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INJURY SEVERITY IN ROAD ACCIDENTS

Factors that affect the injury severity experienced by occupants involved in road accidents include: accident dynamics, seat belt use, seating position, vehicle size, vehicle condition, driver condition, and driver action.

In a study by Nassar et al (International Journal of Impact Engineering, Vol 15, No. 6, 1994), the likelihood of occupant injury severity, for a myriad of risk factors, was estimated for three accident situations: single-vehicle accidents, two-vehicle accidents, and multi-vehicle accidents. The model was based on a classical dose-response formulation. Important risk factors in the model were accident dynamics, seat belt use, seating position, and vehicle condition. Probably important risk factors were vehicle mass, driver condition, and driver action.

Effectiveness of Seat Belt Use

The model was used to estimate the effectiveness of the use of seat belts in Ontario while controlling risk factors. The objective of this exercise was to assess the conditions where seat belt use is not effective in reducing fatalities and injuries from road accidents. A better understanding of this relationship should ameliorate some common misconceptions concerning the effectiveness of seat belts in reducing accident severities, and thus enhance compliance.

Estimates of the chances of death and major injury were obtained for Ontario road accidents using the models. Certain features in an accident were assigned as "initial" values, and changes from "initial" valuse were input into the model and the probabilities were estimated for each situation. For fatalities and major injuries, the probabilities were estimated for both front and rear seating configurations, with and without seat belt use. The results indicated that seat belt use is effective in reducing the incidence if fatalities and major injuries for road accident situations. The extent of their effectiveness, however, depends on accident characteristics.

The seat belt effectiveness results were compared to other studies. Evans, L. (General Motors Research Laboratories, Warren, Michigan, 1985) estimated a seat belt effectiveness of 30% + 8% for drivers in two car crashes using U.S. fatality data (FARS). For the Ontario data, an average seat belt effectiveness for fatalities was estimated as 33.3%. This value was arrived at by applying the estimated models to the actual conditions for individual 1986 fatalities and controlling for seat belt use (i.e. using the occupants' attributes and varying seat belt use to calculate the severity probability distribution). For single vehicle accidents, Evans estimated 62.2% + 5.2% for seat belt effectiveness in fatalities. The Nassar et al model estimated an average of 52.2% effectiveness for all fatalities.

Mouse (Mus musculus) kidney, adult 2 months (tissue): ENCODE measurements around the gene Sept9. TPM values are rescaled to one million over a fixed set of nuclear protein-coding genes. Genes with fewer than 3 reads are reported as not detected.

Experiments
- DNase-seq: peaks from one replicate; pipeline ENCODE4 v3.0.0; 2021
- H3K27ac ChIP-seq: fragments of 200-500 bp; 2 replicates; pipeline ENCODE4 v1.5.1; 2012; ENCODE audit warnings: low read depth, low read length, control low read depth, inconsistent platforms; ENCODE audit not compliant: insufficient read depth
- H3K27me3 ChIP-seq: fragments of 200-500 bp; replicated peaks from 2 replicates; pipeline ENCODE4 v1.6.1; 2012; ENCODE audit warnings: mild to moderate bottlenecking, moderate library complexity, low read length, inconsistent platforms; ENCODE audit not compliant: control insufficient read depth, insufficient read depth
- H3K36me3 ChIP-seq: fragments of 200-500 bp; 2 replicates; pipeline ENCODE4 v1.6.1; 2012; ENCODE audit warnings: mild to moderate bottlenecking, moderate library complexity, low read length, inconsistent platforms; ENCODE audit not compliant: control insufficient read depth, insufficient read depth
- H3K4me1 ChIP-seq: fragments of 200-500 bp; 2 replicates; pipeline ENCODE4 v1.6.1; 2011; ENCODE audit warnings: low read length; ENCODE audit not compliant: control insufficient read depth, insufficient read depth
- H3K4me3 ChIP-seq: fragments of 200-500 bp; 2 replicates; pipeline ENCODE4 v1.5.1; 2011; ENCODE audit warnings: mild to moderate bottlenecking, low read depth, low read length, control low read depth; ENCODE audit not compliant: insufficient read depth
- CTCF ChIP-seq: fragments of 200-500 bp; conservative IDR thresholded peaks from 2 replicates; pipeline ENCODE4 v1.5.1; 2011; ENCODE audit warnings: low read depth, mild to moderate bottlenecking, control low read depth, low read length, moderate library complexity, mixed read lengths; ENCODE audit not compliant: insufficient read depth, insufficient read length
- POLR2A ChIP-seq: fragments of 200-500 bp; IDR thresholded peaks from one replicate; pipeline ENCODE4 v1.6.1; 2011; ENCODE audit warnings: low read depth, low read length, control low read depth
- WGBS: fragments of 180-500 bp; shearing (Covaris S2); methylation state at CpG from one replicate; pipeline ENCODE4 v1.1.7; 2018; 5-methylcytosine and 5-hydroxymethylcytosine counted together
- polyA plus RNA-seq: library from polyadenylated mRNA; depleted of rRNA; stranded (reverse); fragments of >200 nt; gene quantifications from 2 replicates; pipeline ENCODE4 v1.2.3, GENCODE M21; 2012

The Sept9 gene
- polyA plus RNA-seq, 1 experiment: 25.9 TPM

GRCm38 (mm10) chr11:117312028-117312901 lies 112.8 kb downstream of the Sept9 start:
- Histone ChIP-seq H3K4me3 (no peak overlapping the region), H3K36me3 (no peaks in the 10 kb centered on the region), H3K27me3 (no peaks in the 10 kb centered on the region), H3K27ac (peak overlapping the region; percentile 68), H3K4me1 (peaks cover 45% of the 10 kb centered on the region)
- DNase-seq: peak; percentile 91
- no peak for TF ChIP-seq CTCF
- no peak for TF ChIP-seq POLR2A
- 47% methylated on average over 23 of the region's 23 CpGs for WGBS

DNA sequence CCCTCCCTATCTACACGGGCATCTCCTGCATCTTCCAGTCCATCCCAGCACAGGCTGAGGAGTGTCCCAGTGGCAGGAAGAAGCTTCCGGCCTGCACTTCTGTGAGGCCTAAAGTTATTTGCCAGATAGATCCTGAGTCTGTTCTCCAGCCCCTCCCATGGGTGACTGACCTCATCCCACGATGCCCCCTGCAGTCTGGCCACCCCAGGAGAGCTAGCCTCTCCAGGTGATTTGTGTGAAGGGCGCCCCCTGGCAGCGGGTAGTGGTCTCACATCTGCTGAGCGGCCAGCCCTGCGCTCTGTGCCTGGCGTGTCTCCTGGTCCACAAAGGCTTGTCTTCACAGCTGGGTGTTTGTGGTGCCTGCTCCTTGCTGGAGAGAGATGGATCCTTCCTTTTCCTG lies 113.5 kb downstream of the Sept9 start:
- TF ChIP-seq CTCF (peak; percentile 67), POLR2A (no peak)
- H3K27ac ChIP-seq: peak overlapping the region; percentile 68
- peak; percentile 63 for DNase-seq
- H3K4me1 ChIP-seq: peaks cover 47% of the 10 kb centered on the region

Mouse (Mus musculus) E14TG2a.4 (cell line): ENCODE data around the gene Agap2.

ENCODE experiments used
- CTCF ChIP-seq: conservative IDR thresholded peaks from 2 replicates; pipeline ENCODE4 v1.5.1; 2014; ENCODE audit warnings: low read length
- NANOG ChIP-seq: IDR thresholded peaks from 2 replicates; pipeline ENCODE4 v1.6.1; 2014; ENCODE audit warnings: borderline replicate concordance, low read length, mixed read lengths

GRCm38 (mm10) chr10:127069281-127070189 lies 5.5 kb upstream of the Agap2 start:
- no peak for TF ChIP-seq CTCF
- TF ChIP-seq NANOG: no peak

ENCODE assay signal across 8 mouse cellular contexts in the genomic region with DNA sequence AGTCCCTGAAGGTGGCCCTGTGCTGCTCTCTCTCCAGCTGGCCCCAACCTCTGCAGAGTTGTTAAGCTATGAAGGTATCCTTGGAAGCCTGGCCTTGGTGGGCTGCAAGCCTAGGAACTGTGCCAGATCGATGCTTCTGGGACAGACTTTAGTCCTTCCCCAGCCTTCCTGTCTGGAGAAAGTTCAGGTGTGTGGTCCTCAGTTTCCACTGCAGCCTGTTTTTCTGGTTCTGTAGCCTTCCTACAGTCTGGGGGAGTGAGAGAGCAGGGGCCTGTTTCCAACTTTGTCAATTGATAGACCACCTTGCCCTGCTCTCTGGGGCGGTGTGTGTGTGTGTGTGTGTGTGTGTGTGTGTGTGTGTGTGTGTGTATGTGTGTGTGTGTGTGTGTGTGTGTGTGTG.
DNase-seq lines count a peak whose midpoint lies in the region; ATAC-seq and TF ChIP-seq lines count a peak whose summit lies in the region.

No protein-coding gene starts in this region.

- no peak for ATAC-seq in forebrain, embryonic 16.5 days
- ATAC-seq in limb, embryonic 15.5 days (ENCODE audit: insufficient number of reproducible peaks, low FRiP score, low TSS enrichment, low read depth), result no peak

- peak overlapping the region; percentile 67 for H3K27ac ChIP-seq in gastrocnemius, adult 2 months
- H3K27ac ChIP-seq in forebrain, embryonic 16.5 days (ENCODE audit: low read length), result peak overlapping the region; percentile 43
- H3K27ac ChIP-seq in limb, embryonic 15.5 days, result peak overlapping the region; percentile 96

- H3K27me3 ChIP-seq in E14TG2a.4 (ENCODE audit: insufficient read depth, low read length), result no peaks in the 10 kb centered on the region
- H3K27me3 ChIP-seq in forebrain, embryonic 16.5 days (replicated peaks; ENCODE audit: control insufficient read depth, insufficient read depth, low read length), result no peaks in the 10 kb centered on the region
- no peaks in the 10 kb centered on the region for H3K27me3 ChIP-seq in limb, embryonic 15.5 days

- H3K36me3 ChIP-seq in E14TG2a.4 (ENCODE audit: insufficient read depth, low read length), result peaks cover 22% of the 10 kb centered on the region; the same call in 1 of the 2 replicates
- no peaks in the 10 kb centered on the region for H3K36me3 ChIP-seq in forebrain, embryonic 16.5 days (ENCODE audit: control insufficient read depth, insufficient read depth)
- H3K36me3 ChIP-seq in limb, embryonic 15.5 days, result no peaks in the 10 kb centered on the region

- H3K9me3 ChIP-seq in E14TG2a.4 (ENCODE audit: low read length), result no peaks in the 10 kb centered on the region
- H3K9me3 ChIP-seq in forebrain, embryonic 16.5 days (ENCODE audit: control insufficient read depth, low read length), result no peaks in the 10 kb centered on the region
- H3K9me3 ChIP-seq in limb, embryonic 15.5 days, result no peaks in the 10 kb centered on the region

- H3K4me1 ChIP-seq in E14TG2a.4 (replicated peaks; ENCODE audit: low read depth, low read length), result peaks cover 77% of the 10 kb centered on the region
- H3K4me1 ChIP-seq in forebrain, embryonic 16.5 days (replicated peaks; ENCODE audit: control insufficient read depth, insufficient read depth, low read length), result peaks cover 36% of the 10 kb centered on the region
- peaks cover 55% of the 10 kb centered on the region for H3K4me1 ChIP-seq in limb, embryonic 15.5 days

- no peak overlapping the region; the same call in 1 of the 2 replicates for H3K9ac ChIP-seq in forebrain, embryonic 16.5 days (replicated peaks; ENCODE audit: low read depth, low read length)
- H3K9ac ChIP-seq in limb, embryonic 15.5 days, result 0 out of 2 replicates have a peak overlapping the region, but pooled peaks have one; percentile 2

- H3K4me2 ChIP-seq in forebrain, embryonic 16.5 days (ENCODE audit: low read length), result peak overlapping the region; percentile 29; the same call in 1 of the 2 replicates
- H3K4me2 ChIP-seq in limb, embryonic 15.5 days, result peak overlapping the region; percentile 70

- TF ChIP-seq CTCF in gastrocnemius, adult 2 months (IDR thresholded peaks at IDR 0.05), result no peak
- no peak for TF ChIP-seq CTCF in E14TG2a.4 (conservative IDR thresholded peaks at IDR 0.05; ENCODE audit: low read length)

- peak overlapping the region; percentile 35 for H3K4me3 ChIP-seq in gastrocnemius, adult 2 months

Conclusion

In general, occupants in the rear seat had a lower chance of sustaining fatalities or major injuries than front seat occupants for front impact accidents. Nevertheless, when belted these same rear seat occupants could reduce their chances of death and injury by approximately 40% and 20%, respectively. The probability values for front seat passengers with seat belts were similar to the values for back seat passengers without seat belts, indicating that wearing a seat belt in the front seat, on average, was as effective as being an occupant in the back seat in fatal injury situations. This result was compatible with the results of Hobbs, C. and Mills, P. (Transport and Road Research Laboratory Report 1124, Department of Transport, Crowthorne, Berkshire, 1984).

This model is another valuable tool available at Walters Forensic Engineering to help assess injuries as they relate to the use of seat belts in vehicles.

 
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